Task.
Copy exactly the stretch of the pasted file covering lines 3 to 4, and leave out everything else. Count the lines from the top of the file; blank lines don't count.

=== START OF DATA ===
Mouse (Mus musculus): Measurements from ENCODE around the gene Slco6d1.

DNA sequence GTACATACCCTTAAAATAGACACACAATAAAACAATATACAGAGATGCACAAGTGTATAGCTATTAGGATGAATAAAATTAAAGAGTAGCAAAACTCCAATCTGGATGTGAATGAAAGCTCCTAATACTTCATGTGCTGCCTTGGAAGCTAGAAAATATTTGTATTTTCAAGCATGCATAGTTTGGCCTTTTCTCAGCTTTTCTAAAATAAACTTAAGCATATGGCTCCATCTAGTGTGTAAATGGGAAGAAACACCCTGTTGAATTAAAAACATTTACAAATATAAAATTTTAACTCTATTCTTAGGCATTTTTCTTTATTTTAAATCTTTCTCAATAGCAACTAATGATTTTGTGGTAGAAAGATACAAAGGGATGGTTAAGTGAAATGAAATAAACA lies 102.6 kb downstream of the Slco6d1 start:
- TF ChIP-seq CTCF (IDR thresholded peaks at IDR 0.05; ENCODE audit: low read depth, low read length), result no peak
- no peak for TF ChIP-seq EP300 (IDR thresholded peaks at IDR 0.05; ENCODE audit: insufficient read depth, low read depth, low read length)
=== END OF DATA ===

- TF ChIP-seq CTCF (IDR thresholded peaks at IDR 0.05; ENCODE audit: low read depth, low read length), result no peak
- no peak for TF ChIP-seq EP300 (IDR thresholded peaks at IDR 0.05; ENCODE audit: insufficient read depth, low read depth, low read length)